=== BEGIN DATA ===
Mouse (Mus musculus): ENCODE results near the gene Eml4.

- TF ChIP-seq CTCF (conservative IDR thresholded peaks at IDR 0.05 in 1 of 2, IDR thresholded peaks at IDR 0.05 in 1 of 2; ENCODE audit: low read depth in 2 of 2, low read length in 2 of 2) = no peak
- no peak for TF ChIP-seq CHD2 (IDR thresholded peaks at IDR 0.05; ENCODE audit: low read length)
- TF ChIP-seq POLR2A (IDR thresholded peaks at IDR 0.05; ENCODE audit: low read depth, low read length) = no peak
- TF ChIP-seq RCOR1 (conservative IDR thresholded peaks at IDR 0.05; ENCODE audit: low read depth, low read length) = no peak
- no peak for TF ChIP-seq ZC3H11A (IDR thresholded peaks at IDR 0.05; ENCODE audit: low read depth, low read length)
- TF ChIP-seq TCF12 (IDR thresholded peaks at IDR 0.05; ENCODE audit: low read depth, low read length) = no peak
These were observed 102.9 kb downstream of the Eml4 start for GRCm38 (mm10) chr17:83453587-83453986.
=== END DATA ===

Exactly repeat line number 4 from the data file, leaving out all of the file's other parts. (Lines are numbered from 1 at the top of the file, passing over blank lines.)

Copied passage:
- TF ChIP-seq POLR2A (IDR thresholded peaks at IDR 0.05; ENCODE audit: low read depth, low read length) = no peak